Campus Kitchen wins youth philanthropy award

By Betsey Norgard

Augsburg’s Campus Kitchen program was honored by the Association of Fundraising Professionals with the Outstanding Youth Award for 2009 at National Philanthropy Day in Minneapolis in November. Augsburg students were recognized for the program they largely plan and run that serves more than 1,700 meals each month to low-income and homeless persons, and communities in need in the Cedar-Riverside and Phillips neighborhoods.

The student leadership team of 8-12 Augsburg student volunteers provides the essential component for the program—people power. Under direction of the staff coordinator and two student interns, the team coordinates other volunteers for three cooking shifts and six food deliveries each week. Meals are prepared, stored overnight, and delivered the following day. The students also give of their heart, providing conversation and offering companionship to the individuals they serve.

The Campus Kitchen at Augsburg College was established in October 2003 and is one of only 15 Campus Kitchen organizations around the country. The program brings together the college dining service, local community groups, and individuals to plan, prepare, deliver, and serve meals.

In the past two years, Campus Kitchen has expanded its activities:

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  • A’viands food service—From their arrival at Augsburg in June 2008, A’viands, a local food service provider, has embraced Campus Kitchen and provides access to food that would otherwise be thrown away. Donations also come from community foodbanks and other institutions.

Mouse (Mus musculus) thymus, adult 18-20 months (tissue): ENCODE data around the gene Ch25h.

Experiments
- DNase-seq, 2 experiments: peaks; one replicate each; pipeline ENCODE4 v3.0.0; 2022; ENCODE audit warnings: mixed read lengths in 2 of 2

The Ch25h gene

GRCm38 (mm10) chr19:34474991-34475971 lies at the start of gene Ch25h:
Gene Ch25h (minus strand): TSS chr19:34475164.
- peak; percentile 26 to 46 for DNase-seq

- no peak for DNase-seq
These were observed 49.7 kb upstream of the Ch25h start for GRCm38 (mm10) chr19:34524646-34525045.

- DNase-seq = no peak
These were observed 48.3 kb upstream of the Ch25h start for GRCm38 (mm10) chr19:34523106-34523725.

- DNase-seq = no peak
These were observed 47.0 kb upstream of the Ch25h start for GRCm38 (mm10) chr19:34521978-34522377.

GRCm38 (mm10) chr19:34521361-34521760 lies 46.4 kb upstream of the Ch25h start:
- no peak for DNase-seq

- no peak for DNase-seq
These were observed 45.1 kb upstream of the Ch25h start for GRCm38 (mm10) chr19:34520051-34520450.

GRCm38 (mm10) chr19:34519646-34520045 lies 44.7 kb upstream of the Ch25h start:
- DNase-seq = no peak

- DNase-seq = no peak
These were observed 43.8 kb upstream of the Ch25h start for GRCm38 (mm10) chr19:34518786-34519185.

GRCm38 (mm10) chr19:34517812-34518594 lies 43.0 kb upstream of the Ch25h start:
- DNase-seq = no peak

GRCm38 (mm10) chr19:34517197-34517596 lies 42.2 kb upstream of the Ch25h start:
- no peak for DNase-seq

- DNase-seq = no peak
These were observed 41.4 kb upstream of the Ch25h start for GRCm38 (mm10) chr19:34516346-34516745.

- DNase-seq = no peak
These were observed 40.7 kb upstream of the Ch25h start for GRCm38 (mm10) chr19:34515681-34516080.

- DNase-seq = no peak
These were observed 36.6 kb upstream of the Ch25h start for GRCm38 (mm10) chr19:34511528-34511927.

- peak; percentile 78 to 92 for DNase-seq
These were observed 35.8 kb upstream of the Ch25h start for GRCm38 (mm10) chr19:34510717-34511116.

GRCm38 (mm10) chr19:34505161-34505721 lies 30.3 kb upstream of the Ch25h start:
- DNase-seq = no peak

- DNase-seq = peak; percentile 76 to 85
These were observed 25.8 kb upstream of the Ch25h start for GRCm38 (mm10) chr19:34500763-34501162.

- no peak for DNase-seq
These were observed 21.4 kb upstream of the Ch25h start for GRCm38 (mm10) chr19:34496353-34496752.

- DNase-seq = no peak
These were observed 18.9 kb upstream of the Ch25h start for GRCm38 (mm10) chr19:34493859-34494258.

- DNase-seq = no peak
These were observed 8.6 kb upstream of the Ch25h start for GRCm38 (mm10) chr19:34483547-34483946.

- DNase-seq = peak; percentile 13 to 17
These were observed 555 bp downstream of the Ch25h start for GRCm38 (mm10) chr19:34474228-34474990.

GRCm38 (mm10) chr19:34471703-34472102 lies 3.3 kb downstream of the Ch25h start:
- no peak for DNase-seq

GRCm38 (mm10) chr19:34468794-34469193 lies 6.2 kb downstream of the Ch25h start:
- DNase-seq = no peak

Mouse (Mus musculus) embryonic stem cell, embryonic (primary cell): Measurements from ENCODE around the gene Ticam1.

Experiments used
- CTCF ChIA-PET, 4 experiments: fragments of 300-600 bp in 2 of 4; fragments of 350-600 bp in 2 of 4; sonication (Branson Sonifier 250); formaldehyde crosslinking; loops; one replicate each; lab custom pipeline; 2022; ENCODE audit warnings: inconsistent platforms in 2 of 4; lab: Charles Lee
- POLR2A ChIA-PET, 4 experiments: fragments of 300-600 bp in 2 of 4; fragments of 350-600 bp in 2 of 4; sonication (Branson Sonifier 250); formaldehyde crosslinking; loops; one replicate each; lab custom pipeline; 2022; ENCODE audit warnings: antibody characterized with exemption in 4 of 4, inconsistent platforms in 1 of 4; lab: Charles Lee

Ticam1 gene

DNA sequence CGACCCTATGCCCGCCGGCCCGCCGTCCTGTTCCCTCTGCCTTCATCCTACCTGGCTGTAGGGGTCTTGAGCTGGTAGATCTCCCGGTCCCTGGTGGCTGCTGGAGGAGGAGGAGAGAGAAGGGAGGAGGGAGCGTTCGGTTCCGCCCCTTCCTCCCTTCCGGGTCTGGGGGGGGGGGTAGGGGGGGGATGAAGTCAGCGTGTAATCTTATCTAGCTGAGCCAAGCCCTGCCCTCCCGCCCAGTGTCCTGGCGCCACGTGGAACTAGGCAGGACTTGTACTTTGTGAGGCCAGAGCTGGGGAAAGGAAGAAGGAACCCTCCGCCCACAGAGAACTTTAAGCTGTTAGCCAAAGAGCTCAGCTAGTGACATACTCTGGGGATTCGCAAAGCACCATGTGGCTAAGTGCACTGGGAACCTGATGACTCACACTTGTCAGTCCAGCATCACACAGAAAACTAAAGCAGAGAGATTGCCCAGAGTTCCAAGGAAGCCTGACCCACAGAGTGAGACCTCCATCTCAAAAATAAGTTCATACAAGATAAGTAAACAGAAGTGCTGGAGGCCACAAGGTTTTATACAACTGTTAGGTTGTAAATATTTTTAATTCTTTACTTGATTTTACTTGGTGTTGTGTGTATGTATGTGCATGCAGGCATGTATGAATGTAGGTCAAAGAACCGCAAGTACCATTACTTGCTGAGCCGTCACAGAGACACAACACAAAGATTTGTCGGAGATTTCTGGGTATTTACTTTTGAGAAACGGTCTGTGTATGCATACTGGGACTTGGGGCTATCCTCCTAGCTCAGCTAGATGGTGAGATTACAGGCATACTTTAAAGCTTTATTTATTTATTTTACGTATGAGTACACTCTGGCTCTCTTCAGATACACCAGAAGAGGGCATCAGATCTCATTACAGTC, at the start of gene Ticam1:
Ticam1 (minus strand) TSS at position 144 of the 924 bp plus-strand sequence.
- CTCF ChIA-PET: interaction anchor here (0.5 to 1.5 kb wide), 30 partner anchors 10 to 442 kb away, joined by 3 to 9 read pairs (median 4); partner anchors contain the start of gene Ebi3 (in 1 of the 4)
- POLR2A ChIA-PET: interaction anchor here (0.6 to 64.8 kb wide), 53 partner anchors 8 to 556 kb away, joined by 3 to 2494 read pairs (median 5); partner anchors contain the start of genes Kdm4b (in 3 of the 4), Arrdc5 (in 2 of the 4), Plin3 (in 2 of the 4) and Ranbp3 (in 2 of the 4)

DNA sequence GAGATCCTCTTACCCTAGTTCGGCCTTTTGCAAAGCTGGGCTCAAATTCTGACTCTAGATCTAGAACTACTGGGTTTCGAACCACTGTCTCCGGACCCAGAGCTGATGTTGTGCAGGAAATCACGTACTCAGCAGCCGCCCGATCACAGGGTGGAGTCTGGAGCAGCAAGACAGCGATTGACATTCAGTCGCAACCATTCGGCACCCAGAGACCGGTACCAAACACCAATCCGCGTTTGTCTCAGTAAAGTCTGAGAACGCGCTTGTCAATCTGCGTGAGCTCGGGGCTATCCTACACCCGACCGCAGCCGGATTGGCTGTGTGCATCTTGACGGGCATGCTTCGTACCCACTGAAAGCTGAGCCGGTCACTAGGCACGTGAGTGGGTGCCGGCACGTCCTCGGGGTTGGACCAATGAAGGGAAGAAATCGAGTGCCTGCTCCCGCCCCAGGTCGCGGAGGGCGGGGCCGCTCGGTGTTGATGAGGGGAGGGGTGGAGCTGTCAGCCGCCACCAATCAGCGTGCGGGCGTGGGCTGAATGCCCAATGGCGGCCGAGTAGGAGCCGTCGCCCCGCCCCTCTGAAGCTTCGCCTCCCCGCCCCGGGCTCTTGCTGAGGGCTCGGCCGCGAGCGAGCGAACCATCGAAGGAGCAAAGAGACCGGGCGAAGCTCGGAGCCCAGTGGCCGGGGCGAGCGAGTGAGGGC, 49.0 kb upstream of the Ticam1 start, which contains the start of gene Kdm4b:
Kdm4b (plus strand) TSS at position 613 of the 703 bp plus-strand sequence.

• Community Supported Agriculture (CSA)—Campus Kitchen is the site coordinator for all Augsburg CSA shares and receives six shares through Ploughshare Farm’s Food for Folk Project.
  • Community garden—Over three years, Augsburg’s community garden has provided space for neighborhood residents, Augsburg employees, and community organizations to grow their own food.
  • Summer Garden and Nutrition Education Project—Augsburg students teach neighborhood youth from the Brian Coyle Community Center and Somali Confederation about health, nutrition, gardening skills, and cooking nutritious meals.
  • West Bank Farmers Market—In partnership with the Coyle Center, local farmers sell their produce once a week during the summer in the morning at Coyle Center and in the afternoon at Augsburg—and often donate unsold food to Campus Kitchen.
  • Service-learning—Augsburg history students get hands-on learning about how resources are collected, distributed, and controlled in the “living text” of Augsburg’s Campus Kitchen. In its six years, Campus Kitchen has been the recipient of three awards recognizing the program’s outstanding service and achievements: Student Organization of the Year, given by Augsburg College; Harry Chapin Self-Reliance Award, given by World Hunger Year in 2004; and the Great Idea Award, given by America’s Promise. Read more about Campus Kitchen at www.augsburg.edu/campuskitchen.
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